Nikolas Kozloff received his Ph.D in Latin American History from Oxford University and is a Senior Research Fellow at COHA

Unfinished Business: America and Cuba after the Cold War, 1989-2001

Authored by Morris Morley and Chris McGillion, and published by Cambridge University Press


In this first comprehensive study of U.S. policy toward Cuba in the post-Cold War era, Morris Morley and Chris McGillion draw on interviews with Bush and Clinton policymakers, congressional participants in the policy debate, and leaders of the anti-sanctions business community to argue that Bush and Clinton operated within the same Cold War framework that shaped the Cuba policy of their predecessors. They also demonstrate that U.S. policy after 1989 was driven principally by domestic imperatives. The result was the pursuit of a policy that had nothing to do with its stated objectives of promoting reforms in Cuba and everything to do with dismantling Castro’s regime. This study also addresses the international consequences: the extraterritorial applications of national laws to America’s allies; and a willingness to put in danger the operations of the global free trade regime. Few issues more starkly revealed the degree to which U.S. policymakers exhibited a striking lack of realism about America’s capacity to impose its will globally.

Morris Morley and Chris McGillion are Senior Research Fellows at COHA

Other Recommended Studies:

Hugo! The Hugo Chavez Story from Mud Hut to Perpetual Revolution

Authored by Bart Jones and published by Steerforth Press


Bart Jones knows Venezuela intimately and was an eyewitness to President Hugo Chávez’s rise to power. In Hugo! he tells the story of Chávez’s impoverished childhood, his military career and the decade of clandestine political activity that ended in a failed attempt to seize power in 1992. He describes the election campaign against a former Miss Universe that finally won Chávez the Presidency and the dramatic reversals of fortune that have marked it.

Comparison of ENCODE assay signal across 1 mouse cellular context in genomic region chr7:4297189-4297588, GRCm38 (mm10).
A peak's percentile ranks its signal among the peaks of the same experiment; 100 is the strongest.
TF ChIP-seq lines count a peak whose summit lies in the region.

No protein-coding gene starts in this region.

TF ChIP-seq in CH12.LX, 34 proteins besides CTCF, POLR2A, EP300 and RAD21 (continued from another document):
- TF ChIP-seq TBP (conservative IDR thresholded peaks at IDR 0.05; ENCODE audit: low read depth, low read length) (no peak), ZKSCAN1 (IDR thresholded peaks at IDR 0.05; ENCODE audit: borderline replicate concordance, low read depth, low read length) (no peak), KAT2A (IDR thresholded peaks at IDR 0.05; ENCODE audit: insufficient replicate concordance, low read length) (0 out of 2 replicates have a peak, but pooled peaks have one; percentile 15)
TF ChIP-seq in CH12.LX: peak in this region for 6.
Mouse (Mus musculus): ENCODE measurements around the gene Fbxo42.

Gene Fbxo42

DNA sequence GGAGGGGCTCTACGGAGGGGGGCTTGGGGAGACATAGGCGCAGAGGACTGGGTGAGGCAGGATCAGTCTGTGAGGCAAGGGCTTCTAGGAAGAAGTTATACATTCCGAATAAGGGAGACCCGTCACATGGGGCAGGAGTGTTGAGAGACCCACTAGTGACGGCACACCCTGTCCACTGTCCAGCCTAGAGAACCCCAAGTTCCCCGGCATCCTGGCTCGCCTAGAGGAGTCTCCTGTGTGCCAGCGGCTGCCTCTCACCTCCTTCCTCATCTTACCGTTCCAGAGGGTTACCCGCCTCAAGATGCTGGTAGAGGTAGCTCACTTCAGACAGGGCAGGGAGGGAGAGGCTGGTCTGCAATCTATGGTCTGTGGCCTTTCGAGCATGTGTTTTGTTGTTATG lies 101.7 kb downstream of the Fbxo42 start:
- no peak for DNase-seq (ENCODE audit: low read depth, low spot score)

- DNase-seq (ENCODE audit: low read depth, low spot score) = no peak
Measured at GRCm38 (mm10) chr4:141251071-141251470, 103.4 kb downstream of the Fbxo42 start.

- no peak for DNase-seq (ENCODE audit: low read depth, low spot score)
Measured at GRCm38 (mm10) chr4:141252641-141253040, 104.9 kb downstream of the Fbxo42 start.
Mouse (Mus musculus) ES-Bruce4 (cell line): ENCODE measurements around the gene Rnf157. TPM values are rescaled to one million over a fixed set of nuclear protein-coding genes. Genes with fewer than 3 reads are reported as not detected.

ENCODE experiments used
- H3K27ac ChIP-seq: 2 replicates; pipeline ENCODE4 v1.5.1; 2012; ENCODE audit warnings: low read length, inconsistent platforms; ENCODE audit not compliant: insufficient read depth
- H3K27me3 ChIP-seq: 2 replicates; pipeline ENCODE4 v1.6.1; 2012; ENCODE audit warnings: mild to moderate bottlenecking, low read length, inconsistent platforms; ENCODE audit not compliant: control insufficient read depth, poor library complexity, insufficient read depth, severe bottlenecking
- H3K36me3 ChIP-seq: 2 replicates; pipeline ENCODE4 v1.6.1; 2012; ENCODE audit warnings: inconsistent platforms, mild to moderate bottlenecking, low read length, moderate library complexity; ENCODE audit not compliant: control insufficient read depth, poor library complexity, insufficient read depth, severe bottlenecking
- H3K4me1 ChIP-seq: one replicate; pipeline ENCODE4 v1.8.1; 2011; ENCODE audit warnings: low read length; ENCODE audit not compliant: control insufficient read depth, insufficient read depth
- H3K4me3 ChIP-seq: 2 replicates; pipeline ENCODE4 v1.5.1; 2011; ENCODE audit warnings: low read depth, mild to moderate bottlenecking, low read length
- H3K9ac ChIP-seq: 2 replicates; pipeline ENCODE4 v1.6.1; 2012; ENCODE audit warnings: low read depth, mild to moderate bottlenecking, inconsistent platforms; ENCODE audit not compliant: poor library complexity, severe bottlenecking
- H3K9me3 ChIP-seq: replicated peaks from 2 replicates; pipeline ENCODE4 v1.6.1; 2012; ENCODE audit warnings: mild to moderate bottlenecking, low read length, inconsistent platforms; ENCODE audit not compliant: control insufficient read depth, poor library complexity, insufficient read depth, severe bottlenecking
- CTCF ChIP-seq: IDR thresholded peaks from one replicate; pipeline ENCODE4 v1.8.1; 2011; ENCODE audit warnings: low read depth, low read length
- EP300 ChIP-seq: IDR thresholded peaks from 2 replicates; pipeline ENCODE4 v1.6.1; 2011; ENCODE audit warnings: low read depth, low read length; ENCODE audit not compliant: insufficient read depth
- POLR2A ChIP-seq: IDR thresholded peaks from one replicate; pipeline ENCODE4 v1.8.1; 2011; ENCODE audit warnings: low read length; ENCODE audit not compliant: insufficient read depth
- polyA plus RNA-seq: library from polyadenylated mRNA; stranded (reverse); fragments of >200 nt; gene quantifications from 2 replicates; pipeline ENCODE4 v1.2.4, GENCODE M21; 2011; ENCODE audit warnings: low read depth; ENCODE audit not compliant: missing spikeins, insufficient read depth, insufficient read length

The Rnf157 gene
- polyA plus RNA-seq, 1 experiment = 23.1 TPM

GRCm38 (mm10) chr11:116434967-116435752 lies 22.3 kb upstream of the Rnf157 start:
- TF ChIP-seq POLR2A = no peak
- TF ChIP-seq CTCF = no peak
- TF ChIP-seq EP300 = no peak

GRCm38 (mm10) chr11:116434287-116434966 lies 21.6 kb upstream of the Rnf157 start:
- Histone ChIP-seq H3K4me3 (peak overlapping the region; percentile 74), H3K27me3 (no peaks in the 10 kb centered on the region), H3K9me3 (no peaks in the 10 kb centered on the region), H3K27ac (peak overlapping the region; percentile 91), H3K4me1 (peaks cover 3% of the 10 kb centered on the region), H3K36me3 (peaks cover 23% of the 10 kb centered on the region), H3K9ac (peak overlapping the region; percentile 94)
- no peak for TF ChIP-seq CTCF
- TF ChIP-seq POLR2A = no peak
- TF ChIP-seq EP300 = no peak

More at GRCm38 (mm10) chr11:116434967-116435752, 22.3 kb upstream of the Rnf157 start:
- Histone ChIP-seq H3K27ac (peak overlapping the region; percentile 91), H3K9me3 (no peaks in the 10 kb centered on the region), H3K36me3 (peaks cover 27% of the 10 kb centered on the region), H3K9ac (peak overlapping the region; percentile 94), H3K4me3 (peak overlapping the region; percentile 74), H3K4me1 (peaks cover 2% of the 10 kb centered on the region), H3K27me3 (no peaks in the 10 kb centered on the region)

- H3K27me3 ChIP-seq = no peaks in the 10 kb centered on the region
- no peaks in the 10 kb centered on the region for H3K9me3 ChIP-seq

Changing Venezuela by Taking Power: The History and Policies of the Chavez Government

Authored by Gregory Wilpert and published by Verso Press


Since coming to power in 1998, the Chávez government has inspired both fierce internal debate and horror amongst Western governments accustomed to counting on an obeisant regime in the oil-rich state. Is Venezuela going through a peaceful, democratic “Bolivarian revolution,” with the country’s poor becoming politically engaged and beginning to share its oil wealth? Or is Chávez leading his country towards Latin American caudillismo at best, or Castro-style communism at worst?

In this rich and resourceful study, Greg Wilpert exposes the self-serving logic behind much middle-class opposition to Venezuela’s elected leader, and explains the real reason for their alarm. He argues that the Chávez government has instituted one of the world’s most progressive constitutions, but warns that they have yet to overcome the dangerous spectres of the country’s past: its culture of patronage and clientelism, its corruption, and its support for personality cults—all of them fuelled by the attention and interference of a succession of US administrations.